A WORLD TO WIN 23,1999
Thirty years ago, the armed rebellion of the peasants of Naxalbari, a village in the State of West Bengal, sparked off a revolutionary conflagration in India. Centuries-old shackles of oppression and exploitation were attacked. Revisionist appeals to continue living as obedient slaves were scornfully ignored. The poor and downtrodden peasants dared to seize political power and expropriate the fruits of their toil from the hated feudal landlords.
Naxalbari literally shook up the whole country. The pent-up fury of the lowest of the low in Indian society, of Adivasis and Dalits (tribals and “untouchables” of caste society) besides other poor and landless peasants, burst out as raging storms of revolution in numerous places all over the country. The gusty winds of Naxalbari blew away a decades-old revisionist stench and stirred up hundreds of cadres trapped in parties like the CPI and CPM 1 into rebellion. In Calcutta and a number of smaller industrial centres whole sections of workers and the urban poor broke away from trade unionist hacks. A large number threw themselves into battle, fighting in the van of armed agrarian revolution as class-conscious proletarians. People from all walks of life, professionals, academics and others, joined the revolutionary festival of the masses. Naxalbari swept across a whole generation of youth and students and channelled the revolutionary vigour of thousands of youth fired by communist ideals of serving the people and self-sacrifice for the cause of revolution.
Despite long spells of revisionist domination before Naxalbari, the communist movement in India also
had an inspiring history of revolutionary struggle. Notable was the five-year-long Telengana armed struggle of the late ̓40s which succeeded in establishing red power in hundreds of villages during its high tide but was later betrayed by the CPI leadership. Groups of revolutionaries had sided with Mao Tsetung in the struggle against Soviet revisionism. But Naxalbari marked a leap. It was the product of a conscious grasp of Mao Tsetung Thought as a qualitatively new stage of Marxism-Leninism and its application to Indian conditions in initiating the revolutionary armed struggle of the masses. This is the distinct and key element which catapulted Naxalbari into centre stage. Led by Charu Mazumdar, a group of revolutionary cadre within the CPM organization in Darjeeling district had consciously fought to deepen te struggle against revisionism and centrism. Drawing valuable lessons from the ideological struggle led by Mao Tsetung against Khrushchevite revisionism and further from the Great Proletarian Cultural Revolution in China, Charu Mazumdar succeeded in making a thorough rupture with revisionism (including recognizing the then-existing Soviet Union under revisionist leadership as an enemy) and launching the armed agrarian revolution aimed at the seizure of political power bit by bit through the path of protracted People̓s War. Naxalbari was seen as part of the world proletarian revolution. It fuelled revolutionary struggle in other countries in the region and received enthusiastic support from the Communist Party of China and other proletarian revolutionaries the world over.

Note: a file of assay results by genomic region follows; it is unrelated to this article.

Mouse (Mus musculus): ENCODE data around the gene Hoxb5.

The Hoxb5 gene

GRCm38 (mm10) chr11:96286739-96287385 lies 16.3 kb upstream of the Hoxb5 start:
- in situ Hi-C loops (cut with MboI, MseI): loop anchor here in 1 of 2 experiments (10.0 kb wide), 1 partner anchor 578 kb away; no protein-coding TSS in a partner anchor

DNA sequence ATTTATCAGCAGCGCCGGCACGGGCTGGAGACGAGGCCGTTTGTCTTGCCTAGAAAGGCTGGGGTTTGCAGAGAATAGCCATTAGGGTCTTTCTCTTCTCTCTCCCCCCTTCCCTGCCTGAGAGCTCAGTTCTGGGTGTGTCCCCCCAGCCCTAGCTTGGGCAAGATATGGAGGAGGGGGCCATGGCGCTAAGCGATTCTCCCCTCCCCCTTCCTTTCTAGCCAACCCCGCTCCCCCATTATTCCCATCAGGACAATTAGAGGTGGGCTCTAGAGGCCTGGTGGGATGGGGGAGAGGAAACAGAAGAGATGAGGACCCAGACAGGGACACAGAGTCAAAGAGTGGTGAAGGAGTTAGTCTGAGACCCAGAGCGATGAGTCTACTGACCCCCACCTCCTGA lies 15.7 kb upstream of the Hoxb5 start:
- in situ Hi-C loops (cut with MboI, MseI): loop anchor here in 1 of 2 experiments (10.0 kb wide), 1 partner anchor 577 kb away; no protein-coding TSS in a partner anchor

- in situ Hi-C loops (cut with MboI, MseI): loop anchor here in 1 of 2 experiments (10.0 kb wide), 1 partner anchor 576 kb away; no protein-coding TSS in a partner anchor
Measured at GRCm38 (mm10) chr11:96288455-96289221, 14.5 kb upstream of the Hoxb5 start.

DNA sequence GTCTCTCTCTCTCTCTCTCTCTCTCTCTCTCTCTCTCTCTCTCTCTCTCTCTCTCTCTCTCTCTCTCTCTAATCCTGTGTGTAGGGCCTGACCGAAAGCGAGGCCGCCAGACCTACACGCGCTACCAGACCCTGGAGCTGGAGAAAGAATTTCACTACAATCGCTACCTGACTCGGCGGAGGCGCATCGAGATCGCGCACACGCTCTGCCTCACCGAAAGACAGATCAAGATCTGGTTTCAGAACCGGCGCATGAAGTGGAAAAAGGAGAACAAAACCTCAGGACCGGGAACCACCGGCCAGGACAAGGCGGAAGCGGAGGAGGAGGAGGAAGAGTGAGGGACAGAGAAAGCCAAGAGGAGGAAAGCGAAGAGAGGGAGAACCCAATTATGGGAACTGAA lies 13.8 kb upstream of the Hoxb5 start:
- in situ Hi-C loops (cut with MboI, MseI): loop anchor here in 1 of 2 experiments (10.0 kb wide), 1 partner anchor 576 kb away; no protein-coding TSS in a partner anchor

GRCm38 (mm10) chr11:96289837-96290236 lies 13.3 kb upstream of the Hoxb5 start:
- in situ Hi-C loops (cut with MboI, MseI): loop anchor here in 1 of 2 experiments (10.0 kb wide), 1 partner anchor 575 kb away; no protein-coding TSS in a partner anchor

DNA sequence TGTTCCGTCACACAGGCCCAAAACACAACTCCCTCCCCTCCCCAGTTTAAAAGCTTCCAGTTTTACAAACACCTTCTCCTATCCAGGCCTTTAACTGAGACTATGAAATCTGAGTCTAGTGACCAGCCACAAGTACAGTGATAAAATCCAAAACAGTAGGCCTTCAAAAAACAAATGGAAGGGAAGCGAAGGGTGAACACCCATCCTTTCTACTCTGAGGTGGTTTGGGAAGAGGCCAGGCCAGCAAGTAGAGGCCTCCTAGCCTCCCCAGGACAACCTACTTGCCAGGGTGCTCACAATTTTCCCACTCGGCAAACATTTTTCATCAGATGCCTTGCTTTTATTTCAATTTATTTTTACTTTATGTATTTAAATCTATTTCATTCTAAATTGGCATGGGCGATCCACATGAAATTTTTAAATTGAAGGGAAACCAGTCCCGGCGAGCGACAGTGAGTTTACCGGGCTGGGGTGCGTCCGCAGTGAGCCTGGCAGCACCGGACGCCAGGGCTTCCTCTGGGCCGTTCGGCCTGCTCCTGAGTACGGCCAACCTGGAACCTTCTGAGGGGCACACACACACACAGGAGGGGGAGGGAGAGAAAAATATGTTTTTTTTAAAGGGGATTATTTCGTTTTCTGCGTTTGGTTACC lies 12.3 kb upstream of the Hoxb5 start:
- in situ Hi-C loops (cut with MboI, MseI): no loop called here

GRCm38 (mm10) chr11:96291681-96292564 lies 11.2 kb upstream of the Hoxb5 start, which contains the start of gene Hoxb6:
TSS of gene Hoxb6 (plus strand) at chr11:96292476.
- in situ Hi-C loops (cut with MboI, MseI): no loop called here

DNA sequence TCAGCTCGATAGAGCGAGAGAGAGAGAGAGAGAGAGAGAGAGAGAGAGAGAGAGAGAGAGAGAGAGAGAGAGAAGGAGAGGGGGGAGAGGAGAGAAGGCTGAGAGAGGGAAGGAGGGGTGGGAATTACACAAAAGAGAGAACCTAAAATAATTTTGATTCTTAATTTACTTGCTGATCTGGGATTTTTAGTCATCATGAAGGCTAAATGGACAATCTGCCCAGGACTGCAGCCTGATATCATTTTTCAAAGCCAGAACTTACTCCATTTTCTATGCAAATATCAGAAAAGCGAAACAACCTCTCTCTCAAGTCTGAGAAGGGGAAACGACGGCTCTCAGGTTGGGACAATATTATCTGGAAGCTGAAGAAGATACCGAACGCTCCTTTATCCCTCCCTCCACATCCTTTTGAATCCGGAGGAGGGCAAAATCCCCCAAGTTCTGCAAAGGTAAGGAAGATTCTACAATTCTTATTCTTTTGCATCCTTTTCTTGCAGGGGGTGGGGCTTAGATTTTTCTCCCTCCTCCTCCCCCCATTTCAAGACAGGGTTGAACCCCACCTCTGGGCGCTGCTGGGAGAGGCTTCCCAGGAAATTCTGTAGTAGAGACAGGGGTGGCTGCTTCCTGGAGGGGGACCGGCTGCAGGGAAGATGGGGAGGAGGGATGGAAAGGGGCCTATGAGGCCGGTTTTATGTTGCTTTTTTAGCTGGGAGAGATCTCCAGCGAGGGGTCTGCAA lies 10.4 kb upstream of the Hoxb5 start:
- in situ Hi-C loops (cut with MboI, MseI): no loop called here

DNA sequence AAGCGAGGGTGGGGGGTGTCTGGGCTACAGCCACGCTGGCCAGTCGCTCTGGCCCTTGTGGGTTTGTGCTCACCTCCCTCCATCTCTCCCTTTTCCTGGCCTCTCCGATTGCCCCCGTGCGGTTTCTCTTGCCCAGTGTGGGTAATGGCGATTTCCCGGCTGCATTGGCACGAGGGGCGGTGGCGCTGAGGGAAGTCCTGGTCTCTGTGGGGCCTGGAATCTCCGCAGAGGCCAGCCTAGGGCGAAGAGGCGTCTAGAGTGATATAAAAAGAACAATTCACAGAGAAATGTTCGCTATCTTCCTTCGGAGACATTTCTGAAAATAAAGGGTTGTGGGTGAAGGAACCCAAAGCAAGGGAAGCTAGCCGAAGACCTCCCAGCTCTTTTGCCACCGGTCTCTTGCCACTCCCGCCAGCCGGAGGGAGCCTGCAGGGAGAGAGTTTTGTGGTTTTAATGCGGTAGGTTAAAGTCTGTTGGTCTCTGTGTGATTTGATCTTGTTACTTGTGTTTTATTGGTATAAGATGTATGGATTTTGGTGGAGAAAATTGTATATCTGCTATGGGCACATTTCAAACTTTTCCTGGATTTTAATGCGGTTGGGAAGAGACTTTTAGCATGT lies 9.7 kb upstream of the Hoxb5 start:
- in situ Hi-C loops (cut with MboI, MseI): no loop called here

Naxalbari raised the process of rupturing from the revisionists and forging a genuine communist vanguard to a new and higher level. In 1969 the bold step was taken of forming the Communist Party of India (Marxist-Leninist) under the leadership of Charu Mazumdar. The founding congress of the CPI (ML), held in 1970 amidst the advance of the armed struggle, adopted a program which characterized Indian society as semi-feudal, semi-colonial and identified the targets of revolution as feudalism, comprador-bureaucrat capitalism, imperialism and social-imperialism (as represented by the then-existent Soviet bloc). It laid down the tasks in the stage of New Democratic revolution and the path of protracted People̓s War.
Revolution is not a dinner party but, as Mao put it, an act of violence by which one class overthrows another. The new vanguard had to be forged in and through the intense revolutionary upheaval unfolding in large parts of India. Deeply entrenched revisionist thinking and styles of work had to be continuously fought out, thousands of youth had to be remoulded and trained as proletarian fighters and leaders, the wealth of experience gained at the cost of blood had to be synthesized to develop the line and raise the level of the party̓s work — and all of this had to be done while making bold advances in the armed struggle and fighting off the murderous suppression of the enemy. The loss of a number of experienced cadres in the early days of the new party evidently put a big strain on its capacity to tackle these tasks. Serious difficulties caused by setbacks were further compounded by a rightist wind which tried to reverse the correct orientation of the party, seizing on some real weaknesses in its line and practice.